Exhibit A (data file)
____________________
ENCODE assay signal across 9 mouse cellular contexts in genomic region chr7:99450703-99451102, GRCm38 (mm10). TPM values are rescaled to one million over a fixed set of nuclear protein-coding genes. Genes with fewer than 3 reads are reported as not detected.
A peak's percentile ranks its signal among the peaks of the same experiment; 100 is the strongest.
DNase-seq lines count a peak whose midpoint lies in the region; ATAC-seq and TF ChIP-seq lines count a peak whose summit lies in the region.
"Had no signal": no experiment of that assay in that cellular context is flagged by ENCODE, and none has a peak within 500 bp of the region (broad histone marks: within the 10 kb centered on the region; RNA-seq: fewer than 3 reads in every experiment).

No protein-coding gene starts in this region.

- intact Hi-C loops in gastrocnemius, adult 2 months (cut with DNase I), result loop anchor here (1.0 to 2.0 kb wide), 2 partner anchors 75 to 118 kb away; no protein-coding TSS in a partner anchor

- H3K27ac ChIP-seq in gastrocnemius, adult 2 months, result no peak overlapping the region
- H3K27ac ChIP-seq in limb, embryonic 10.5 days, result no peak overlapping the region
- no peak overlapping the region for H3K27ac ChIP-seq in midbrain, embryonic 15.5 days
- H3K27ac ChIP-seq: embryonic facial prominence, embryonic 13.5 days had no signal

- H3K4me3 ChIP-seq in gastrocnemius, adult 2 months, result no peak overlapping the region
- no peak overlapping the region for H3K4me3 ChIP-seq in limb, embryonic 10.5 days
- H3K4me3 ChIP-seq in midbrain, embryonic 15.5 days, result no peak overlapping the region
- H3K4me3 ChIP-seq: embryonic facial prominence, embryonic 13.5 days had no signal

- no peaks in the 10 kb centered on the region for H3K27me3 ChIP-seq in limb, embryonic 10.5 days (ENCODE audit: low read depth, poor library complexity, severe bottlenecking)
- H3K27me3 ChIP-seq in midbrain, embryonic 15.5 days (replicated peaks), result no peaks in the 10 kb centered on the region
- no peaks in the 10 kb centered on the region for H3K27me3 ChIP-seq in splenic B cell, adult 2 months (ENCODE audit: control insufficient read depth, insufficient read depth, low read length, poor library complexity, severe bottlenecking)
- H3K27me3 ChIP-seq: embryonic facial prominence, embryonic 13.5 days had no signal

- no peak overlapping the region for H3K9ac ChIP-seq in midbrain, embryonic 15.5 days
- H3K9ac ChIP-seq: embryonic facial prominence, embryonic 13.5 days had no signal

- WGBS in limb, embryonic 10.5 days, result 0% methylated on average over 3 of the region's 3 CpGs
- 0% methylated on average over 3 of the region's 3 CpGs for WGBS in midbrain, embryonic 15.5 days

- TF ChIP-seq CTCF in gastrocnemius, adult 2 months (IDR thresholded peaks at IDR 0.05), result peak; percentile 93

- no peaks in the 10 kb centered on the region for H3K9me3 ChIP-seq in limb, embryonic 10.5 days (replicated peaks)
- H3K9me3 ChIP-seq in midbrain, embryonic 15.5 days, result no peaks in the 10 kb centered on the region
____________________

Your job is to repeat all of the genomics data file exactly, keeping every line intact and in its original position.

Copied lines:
ENCODE assay signal across 9 mouse cellular contexts in genomic region chr7:99450703-99451102, GRCm38 (mm10). TPM values are rescaled to one million over a fixed set of nuclear protein-coding genes. Genes with fewer than 3 reads are reported as not detected.
A peak's percentile ranks its signal among the peaks of the same experiment; 100 is the strongest.
DNase-seq lines count a peak whose midpoint lies in the region; ATAC-seq and TF ChIP-seq lines count a peak whose summit lies in the region.
"Had no signal": no experiment of that assay in that cellular context is flagged by ENCODE, and none has a peak within 500 bp of the region (broad histone marks: within the 10 kb centered on the region; RNA-seq: fewer than 3 reads in every experiment).

No protein-coding gene starts in this region.

- intact Hi-C loops in gastrocnemius, adult 2 months (cut with DNase I), result loop anchor here (1.0 to 2.0 kb wide), 2 partner anchors 75 to 118 kb away; no protein-coding TSS in a partner anchor

- H3K27ac ChIP-seq in gastrocnemius, adult 2 months, result no peak overlapping the region
- H3K27ac ChIP-seq in limb, embryonic 10.5 days, result no peak overlapping the region
- no peak overlapping the region for H3K27ac ChIP-seq in midbrain, embryonic 15.5 days
- H3K27ac ChIP-seq: embryonic facial prominence, embryonic 13.5 days had no signal

- H3K4me3 ChIP-seq in gastrocnemius, adult 2 months, result no peak overlapping the region
- no peak overlapping the region for H3K4me3 ChIP-seq in limb, embryonic 10.5 days
- H3K4me3 ChIP-seq in midbrain, embryonic 15.5 days, result no peak overlapping the region
- H3K4me3 ChIP-seq: embryonic facial prominence, embryonic 13.5 days had no signal

- no peaks in the 10 kb centered on the region for H3K27me3 ChIP-seq in limb, embryonic 10.5 days (ENCODE audit: low read depth, poor library complexity, severe bottlenecking)
- H3K27me3 ChIP-seq in midbrain, embryonic 15.5 days (replicated peaks), result no peaks in the 10 kb centered on the region
- no peaks in the 10 kb centered on the region for H3K27me3 ChIP-seq in splenic B cell, adult 2 months (ENCODE audit: control insufficient read depth, insufficient read depth, low read length, poor library complexity, severe bottlenecking)
- H3K27me3 ChIP-seq: embryonic facial prominence, embryonic 13.5 days had no signal

- no peak overlapping the region for H3K9ac ChIP-seq in midbrain, embryonic 15.5 days
- H3K9ac ChIP-seq: embryonic facial prominence, embryonic 13.5 days had no signal

- WGBS in limb, embryonic 10.5 days, result 0% methylated on average over 3 of the region's 3 CpGs
- 0% methylated on average over 3 of the region's 3 CpGs for WGBS in midbrain, embryonic 15.5 days

- TF ChIP-seq CTCF in gastrocnemius, adult 2 months (IDR thresholded peaks at IDR 0.05), result peak; percentile 93

- no peaks in the 10 kb centered on the region for H3K9me3 ChIP-seq in limb, embryonic 10.5 days (replicated peaks)
- H3K9me3 ChIP-seq in midbrain, embryonic 15.5 days, result no peaks in the 10 kb centered on the region